By Monideepa Sahu
I write because I have to. I do not know how to define it; it is more than a need, more than a want, a passion, an identity, a gift, a curse, the demon – the vetaal – on my back. I do not know what I would be if I were not a writer.
Tell us about your most recent book or writing project. What were you trying to say or achieve with it?
My latest book is my first novel for adults – Inga. I was exploring a new genre. I started, as always, with the characters;
they had to be true. Through Rapa and Inga, the main characters, I brought up issues of sexuality, caste and patriarchy. In a land where same sex relationships are still considered to be criminal, I tried to say that love, and the language of love, is the same for everyone. Apart from this, I have been critical of the iron restrictions of Brahminism, which still exists in many conservative families. Running through the whole novel is the questioning of religiosity and the true meaning of spirituality in the lives of ordinary people.
But I also wanted to take the English language by its neck and make it writhe and twist and coil, and dance and bloom. One of the ways by which I have done this is by deliberately imitating the classic English writers in an Indian context, through Rapa’s journal entries. Of course I needed a story too, to keep my readers engaged. And, using Wilkie Collins’ recommendation, I had to make ’em cry, make ’em laugh, make ’em wait.
Describe your writing aesthetic.
Everything I write has to fit. The title, the narrative, the length of that narrative, and of course, the choice of words, the way I fashion them, all have to fit the genre I have chosen. I also have to keep myself aware of the age group I am writing for when I write for children. This is always tricky, since a child of ten thinks very differently from a child of five, an urban child with access to a computer and video games has a vocabulary much more sophisticated than a child from semi urban and rural areas. Actually, no writer really knows who reads their work. What is important to me is that my writing sustains its own inner logic rather like a market scene in a Tintin book, where every detail however strange in itself dovetails into the larger picture.
You write for children and for adults. You’ve written stories, novels and plays. How do you tackle the demands of these diverse genres?
By forgetting what I’ve done before. It helps that I’ve never given myself a formula for writing though I am often tempted to do so when I see the commercial success of chic lit and the like. Since every new work is as fresh as a piece of bare ground, it takes me time to fit in the features I want there. The genre I choose must be appropriate to the concept I wish to explore.
I am also particular that the narrative reads well to the ear; this is very important when writing for the stage but for me, it needs to be so in whatever I write.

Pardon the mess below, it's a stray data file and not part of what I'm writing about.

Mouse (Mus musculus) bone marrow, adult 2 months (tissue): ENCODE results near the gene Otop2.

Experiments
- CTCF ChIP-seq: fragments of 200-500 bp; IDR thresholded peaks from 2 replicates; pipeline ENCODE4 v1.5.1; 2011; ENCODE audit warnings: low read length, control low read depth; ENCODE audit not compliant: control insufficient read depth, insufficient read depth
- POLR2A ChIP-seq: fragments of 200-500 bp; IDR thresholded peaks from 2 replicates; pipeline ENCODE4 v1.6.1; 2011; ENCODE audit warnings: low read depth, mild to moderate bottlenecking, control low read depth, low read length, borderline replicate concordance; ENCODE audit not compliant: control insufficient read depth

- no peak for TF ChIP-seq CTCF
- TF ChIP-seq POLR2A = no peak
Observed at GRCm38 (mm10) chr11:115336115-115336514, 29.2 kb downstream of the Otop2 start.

What’s the most challenging piece of writing you’ve attempted? Tell us why.
Oh! Every piece of work is tough. The starting is probably the most agonising, then it gets a little easier sometimes, but there could be rough patches too in between. And then the ending! O God! The sleeplessness, the torment, the choosing, the rejecting!
In terms of time alone, Inga has been the most difficult of my work. It took me nearly five years to write. I had to live with this character who began to beat drums in my head and would not let go till I wrote her out of me. This was Rapa, the main narrator in the book, obsessive, one track minded, always in a rage, so very insular. Then there was Inga, softer certainly, but insistent too, and irritating because she shrouded herself in deliberate mystery. But I had to live with them for years, create a habitation for them, a lifestyle, a context, make them believable. This, no doubt, is the challenge all writers set for themselves.
What’s your idea of bliss?
To know that all my family is well, to be sitting quietly listening to an audio book and knitting.
What makes you angry, and I mean all-out-smash-the-china raving mad?
Dishonesty in words and behaviour especially in those who can afford to be faithful to what they say. My money may be stolen by somebody who feels deprived, I can accept that; but to rob me of my trust is villainy.
I now have a new challenge visited on me. I have lost my ability to read because of macular degeneration, even my own work. So….
What book/s would you take with you on a three-month retreat in the boondocks?
Probably the English audio versions of the Mahabharata and the Bhagavatam, with their Sanskrit originals, if available. Some Shakespeare, not his tragedies though, and lots of Trollope, all to be listened to.
Your house is burning down. What’s the most important thing you’d want to take with you?
Of course I would pull out anyone else who may be in the house with me. But otherwise, I would take my reading glasses if I could find them.
Describe your life philosophy. In a sentence.
I would like people to be happy when I am with them.
We would also request a 100 word author bio note with links to your website, and an author photograph.
Poile Sengupta is a novelist, poet, playwright and short fiction writer, for both children and adults. Her recent fiction for children includes Role Call and Role Call Again, Rupa, 2003, Vikram and Vetal, Puffin, 2005, and Vikramaditya’s Throne, Puffin, 2007. Her stories have also been widely anthologised and her works have been translated into Bhasa Indonesia and French.
Sengupta the playwright has a book of six plays – Women Centre Stage, Routledge, 2010, and a set of seven one Act plays for children – Good Heavens!, Puffin, 2006.
Sengupta’s first novel for adults, Inga, was published by Tranquebar in October 2014. Suresh Menon in the DNA Mumbai calls it Booker-worthy. Aparna Karthikeyan in The Hindu calls it “A story that’s as brutal as it’s beautiful; told in dazzling language.”
Her website is http://poile.net/